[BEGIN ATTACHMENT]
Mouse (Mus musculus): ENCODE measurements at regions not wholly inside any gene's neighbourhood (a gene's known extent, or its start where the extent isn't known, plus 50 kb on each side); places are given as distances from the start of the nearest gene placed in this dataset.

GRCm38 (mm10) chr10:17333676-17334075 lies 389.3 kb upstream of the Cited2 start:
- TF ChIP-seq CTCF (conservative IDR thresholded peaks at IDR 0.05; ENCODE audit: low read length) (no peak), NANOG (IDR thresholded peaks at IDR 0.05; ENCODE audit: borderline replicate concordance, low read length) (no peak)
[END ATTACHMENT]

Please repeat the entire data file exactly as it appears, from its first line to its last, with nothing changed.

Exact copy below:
Mouse (Mus musculus): ENCODE measurements at regions not wholly inside any gene's neighbourhood (a gene's known extent, or its start where the extent isn't known, plus 50 kb on each side); places are given as distances from the start of the nearest gene placed in this dataset.

GRCm38 (mm10) chr10:17333676-17334075 lies 389.3 kb upstream of the Cited2 start:
- TF ChIP-seq CTCF (conservative IDR thresholded peaks at IDR 0.05; ENCODE audit: low read length) (no peak), NANOG (IDR thresholded peaks at IDR 0.05; ENCODE audit: borderline replicate concordance, low read length) (no peak)